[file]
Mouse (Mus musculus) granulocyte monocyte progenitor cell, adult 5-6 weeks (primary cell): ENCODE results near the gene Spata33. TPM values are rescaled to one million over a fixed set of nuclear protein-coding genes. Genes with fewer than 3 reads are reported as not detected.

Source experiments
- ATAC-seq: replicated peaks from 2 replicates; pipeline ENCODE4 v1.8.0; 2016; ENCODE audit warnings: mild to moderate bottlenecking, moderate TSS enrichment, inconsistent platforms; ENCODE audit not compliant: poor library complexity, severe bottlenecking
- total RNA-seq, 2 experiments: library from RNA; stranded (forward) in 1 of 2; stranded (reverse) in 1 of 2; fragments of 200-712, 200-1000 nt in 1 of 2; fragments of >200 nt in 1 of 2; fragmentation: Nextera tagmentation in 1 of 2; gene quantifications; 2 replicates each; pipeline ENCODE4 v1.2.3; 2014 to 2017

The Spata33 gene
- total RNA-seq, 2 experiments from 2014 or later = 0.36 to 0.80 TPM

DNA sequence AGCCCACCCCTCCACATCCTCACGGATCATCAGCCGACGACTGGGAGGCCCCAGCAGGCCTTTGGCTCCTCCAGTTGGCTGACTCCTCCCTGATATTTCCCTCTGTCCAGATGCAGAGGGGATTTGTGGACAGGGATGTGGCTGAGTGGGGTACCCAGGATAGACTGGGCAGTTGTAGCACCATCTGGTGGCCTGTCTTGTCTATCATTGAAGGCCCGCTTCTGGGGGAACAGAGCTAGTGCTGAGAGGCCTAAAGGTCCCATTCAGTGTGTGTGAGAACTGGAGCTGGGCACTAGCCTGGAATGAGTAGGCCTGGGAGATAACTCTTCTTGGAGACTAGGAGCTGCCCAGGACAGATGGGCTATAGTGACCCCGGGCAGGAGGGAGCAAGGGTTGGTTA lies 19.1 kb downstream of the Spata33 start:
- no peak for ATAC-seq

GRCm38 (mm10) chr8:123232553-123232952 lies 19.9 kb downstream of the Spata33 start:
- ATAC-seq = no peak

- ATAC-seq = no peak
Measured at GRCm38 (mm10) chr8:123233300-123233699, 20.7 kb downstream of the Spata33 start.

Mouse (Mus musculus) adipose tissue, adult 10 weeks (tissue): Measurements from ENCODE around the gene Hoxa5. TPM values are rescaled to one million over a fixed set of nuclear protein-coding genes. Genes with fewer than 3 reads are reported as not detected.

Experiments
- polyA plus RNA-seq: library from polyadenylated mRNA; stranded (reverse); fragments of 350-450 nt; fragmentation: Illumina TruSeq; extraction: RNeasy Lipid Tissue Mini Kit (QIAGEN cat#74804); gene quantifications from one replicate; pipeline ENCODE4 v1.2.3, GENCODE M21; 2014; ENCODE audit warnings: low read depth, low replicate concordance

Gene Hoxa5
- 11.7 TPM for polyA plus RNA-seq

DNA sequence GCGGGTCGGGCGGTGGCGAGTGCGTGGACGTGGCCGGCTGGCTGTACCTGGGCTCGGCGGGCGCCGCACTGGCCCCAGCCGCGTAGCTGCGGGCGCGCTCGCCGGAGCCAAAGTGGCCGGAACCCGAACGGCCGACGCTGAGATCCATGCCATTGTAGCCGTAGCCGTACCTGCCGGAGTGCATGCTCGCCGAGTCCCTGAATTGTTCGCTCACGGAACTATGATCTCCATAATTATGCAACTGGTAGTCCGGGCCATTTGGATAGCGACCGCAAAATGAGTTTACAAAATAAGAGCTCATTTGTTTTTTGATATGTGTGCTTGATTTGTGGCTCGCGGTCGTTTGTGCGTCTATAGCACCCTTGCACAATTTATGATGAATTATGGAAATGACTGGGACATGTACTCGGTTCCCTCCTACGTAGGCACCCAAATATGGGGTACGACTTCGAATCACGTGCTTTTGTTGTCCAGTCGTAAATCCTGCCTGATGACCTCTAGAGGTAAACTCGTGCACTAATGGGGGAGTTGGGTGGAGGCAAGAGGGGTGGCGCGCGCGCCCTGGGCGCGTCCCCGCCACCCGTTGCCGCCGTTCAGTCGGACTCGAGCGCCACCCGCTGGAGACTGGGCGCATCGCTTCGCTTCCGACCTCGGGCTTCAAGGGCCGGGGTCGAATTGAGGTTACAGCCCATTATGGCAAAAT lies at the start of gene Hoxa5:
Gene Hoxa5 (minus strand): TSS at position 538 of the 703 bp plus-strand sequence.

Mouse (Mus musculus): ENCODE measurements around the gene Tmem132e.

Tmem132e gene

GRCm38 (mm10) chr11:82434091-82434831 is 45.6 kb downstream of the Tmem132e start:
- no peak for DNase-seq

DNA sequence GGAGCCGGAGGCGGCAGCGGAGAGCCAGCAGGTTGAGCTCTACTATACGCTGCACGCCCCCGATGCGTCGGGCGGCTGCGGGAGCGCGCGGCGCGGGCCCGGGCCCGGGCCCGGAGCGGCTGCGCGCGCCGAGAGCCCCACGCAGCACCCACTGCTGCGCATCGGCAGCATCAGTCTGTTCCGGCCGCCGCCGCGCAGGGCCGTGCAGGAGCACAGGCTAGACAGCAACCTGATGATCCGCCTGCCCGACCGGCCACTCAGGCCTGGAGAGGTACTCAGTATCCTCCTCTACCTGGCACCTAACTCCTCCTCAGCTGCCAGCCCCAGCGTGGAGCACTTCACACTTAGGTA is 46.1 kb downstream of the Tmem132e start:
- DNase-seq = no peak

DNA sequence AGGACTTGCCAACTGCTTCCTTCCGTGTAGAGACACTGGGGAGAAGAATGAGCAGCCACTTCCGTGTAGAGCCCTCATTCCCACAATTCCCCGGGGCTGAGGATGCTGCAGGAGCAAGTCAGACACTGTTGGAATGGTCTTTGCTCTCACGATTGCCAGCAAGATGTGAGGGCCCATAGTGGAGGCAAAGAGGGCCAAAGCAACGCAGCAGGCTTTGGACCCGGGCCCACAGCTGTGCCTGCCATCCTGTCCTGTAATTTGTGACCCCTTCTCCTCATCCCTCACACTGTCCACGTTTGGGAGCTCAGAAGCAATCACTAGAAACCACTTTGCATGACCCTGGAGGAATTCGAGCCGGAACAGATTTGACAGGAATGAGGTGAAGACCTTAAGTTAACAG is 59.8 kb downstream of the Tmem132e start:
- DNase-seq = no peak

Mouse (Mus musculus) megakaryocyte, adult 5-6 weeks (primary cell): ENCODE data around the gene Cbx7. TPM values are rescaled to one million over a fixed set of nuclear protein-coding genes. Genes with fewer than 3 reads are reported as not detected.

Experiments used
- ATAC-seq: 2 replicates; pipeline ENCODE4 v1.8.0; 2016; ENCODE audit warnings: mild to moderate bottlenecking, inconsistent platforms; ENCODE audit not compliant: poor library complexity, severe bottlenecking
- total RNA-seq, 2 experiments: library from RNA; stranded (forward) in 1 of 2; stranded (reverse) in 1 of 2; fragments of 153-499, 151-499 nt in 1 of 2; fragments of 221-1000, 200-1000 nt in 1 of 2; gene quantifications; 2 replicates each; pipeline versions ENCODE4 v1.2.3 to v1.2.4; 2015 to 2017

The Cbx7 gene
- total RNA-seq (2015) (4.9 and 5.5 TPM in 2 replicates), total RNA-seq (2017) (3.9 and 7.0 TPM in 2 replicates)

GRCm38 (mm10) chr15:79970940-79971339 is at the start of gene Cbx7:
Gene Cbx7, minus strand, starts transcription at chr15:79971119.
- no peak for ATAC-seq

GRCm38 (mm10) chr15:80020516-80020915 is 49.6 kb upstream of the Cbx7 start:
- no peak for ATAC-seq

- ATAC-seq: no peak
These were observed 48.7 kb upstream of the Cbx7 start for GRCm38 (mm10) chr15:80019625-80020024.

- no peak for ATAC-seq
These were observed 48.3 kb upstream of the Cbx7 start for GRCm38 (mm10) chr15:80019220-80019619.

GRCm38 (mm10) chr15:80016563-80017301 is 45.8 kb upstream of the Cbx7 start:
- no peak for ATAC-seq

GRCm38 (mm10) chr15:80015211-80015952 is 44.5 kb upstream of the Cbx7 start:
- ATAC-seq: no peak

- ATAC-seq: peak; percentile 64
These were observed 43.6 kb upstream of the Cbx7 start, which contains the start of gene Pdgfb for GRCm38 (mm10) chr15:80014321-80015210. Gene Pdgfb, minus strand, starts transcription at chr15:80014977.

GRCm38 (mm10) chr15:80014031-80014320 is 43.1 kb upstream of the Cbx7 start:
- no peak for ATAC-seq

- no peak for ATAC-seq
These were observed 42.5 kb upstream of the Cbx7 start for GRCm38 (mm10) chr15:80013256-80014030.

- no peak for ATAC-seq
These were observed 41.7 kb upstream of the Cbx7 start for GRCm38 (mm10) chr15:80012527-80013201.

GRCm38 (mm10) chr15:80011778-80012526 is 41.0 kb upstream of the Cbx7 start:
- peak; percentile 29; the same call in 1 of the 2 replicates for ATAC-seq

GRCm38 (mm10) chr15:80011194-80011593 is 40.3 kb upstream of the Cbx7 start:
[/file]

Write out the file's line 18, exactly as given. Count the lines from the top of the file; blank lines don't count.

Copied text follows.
DNA sequence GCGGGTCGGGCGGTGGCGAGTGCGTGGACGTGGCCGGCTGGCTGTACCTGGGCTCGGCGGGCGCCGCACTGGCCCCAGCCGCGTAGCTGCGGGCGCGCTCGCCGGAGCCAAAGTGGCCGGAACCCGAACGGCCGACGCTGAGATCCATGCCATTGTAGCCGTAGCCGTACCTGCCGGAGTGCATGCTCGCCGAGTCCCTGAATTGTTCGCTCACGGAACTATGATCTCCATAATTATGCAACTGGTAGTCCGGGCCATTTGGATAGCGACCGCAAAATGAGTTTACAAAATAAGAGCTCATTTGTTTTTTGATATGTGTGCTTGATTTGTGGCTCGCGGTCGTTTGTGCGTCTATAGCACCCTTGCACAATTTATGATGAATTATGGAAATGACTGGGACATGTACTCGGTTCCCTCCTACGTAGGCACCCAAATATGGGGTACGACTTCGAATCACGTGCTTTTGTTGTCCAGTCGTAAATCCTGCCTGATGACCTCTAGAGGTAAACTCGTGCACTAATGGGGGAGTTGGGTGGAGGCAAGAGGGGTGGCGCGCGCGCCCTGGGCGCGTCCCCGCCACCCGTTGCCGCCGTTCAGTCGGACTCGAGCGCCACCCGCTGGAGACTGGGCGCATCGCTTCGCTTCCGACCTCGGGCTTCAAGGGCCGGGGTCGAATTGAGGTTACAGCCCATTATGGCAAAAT lies at the start of gene Hoxa5: